Bill Turnbull famously conflated customers and clients; James Naughtie got culture and Jeremy Hunt entangled and reporter Norman Smith slipped, in a Freudian kind of way, over personality cult. Accidental use of the c-word has caused much embarrassment for the perpetrators but, in most cases, nothing worse than a snigger among the audience.
But deliberate use of the word on TV and radio is a whole different matter. Which is why BBC television’s highest ranking executive has had to consider a scene in a new BBC4 documentary about irreverent comedian Peter Cook being broadcast on Wednesday night.
The Undiscovered Peter Cook features a 70-second piece of dialogue between Cook and his comedy co-conspirator Dudley Moore that uses the c-word 12 times and the f-word 15 times. It’s rapid-fire vulgarity and is, almost certainly, the most profanity riddled rant ever broadcast on British TV.
Because of its potential to offend it’s only being shown after the express approval of the BBC’s head of television Charlotte Moore.
And the corporation insists it’s the right decision. “This goes out well past the watershed in a 10pm slot with a very strong language warning, on a channel whose viewers are very familiar with its content,” said a spokesperson. “Peter Cook’s unique brand of satire is well known to comedy fans who would be accustomed to the strongest language from his Derek and Clive sketches with Dudley Moore.”
The audio clip is carefully extracted from a 23-minute long sketch called The Horn on the pair’s 1978 Derek and Clive spoken-word album Ad Nauseam, whose release marked the end of Cook and Moore’s already combustible relationship. And, it’s fair to say, despite the c-count it’s probably one of the tamest bits (a film of the recording was banned in Britain for more than a decade).
The album track it’s taken from, opens with Cook, as Clive, describing being sexually aroused by the sight of a dead Pope lying in state. The line delivered immediately after the 70-second extract used in the documentary contains the racially offensive N-word.
So it’s clear that much editorial fileting of the sketch has already taken place – specifically no blasphemy or racially insulting language. What remains is essential, say the BBC, in helping chronicle Cook’s transition from early days satirist to latter-day comedy agitator.
“There is strong editorial justification for the inclusion of this material as it forms an important part of Peter’s legacy and, in a programme which presents a full picture of his life and work, it would be erroneous to omit mention of it or not include an extract of this iconic part of his career.”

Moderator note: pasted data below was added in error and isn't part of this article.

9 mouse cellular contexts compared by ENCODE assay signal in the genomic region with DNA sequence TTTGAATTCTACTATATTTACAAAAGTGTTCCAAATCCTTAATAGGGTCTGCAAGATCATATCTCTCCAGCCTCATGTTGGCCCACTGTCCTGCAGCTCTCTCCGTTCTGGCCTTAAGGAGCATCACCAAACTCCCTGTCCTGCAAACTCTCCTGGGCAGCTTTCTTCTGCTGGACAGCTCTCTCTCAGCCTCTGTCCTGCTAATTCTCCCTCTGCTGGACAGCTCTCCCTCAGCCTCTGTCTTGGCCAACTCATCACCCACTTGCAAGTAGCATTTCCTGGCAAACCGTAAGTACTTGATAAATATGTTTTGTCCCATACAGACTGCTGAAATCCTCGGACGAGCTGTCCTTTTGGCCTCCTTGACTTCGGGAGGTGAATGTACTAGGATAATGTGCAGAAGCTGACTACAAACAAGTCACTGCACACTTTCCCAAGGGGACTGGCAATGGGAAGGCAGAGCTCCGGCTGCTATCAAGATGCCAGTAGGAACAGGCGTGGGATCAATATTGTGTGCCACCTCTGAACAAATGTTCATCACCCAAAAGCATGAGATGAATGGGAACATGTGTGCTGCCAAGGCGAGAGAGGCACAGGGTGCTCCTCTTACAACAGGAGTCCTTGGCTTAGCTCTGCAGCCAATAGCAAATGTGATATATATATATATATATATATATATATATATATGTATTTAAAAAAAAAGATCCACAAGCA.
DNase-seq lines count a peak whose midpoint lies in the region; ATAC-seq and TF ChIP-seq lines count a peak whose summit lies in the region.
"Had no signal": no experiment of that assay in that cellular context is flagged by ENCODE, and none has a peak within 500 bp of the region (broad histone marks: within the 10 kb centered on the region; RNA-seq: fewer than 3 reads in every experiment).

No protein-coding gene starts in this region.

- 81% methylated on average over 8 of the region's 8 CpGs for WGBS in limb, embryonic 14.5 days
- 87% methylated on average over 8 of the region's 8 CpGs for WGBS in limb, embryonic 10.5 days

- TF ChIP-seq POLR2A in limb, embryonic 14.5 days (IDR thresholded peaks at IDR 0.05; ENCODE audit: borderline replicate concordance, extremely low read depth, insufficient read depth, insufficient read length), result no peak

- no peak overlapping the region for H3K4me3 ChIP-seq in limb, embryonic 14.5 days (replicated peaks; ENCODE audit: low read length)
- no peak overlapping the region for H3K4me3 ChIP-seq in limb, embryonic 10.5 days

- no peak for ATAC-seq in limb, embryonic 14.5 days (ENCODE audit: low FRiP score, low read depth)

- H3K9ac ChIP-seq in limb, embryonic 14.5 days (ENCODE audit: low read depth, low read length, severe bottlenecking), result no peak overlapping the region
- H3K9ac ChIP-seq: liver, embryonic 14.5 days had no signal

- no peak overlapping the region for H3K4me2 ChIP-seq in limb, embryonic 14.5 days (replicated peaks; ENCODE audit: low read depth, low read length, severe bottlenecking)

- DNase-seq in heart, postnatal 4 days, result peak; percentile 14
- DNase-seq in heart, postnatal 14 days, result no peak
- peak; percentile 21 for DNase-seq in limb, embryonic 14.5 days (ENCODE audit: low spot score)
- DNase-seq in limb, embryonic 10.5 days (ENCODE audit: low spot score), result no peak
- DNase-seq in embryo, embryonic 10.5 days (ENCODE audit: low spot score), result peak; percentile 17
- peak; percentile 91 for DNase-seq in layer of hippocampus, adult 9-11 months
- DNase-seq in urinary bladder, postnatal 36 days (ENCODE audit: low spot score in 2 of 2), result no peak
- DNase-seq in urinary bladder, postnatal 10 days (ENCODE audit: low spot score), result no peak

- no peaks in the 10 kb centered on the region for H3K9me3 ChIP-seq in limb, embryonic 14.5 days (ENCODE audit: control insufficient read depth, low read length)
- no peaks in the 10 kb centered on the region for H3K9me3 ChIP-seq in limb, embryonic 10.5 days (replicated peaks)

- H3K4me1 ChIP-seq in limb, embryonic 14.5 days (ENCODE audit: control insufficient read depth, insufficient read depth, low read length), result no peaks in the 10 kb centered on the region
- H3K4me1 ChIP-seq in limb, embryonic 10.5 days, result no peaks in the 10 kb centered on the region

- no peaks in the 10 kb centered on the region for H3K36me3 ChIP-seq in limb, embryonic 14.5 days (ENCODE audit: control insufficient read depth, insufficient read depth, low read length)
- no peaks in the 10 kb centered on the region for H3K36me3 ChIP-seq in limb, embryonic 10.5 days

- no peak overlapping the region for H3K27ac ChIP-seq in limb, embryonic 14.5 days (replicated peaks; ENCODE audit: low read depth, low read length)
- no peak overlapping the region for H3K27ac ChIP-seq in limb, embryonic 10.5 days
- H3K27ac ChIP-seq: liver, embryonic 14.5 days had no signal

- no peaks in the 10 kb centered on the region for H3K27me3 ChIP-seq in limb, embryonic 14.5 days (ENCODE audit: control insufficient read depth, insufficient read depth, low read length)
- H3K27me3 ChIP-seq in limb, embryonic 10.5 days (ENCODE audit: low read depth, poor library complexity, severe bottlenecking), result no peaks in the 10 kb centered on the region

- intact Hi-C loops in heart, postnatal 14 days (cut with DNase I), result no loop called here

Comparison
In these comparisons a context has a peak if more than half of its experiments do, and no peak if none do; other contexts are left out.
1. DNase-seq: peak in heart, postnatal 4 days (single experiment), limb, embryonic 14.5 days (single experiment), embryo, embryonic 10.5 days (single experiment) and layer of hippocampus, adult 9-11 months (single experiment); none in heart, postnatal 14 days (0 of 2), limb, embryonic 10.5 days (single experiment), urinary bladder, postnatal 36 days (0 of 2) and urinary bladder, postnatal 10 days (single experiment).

Broadcast watchdog Ofcom effectively endorses the BBC’s position saying that bad language is acceptable on TV as long as it’s signposted, is after the 9pm watershed and has proper context.
The language that produced the most complaints to Ofcom – more than 45,000 of them – were the racial slurs used by the late Jade Goodey against fellow Celebrity Big Brother contestant Shilpa Shetty in 2007.
The history of the c-word
So, in these supposedly more enlightened and liberal times should we still be outraged by the c word? Susie Dent, who inhabits Dictionary Corner on C4’s Countdown and writes a column for RT, says it’s been causing offence for hundreds of years.
“The first printed record noted in the Oxford English Dictionary is from 1230 – a street called ‘Gropecuntlane’ in Oxford. There were many other lanes with this name throughout the country, often used by prostitutes.”
She says that by the 1400s the word was being used among surgeons to describe a part of the anatomy – yes, that ‘part’ of the anatomy.
By the 1660s, a ‘c***’ described a woman in sexual terms.
She says: “Samuel Pepys writes in his diary ‘Mr. Batten..acting all the postures of lust and buggery that could be imagined, and..saying that he hath to sell such a pouder as should make all the cunts in town run after him’.
“Before long, it had become a firm taboo. When D.H.Lawrence published his sensational Lady Chatterley’s Lover in 1928, it had become legally obscene. (It wasn’t just ‘c***’ that people objected to in the novel either: the prosecution counsel urged the jury to hold ‘hidden from your wives and servants’ a book that contained ’30 fucks or fuckings, 14 c***s, 13 balls, 6 each of shit and arse, 4 cocks, and 3 piss’.)
C*** has barely moved since then: it remains at the top of our modern taboo list. Despite all its permutations it is considered the strongest swear word in English.”
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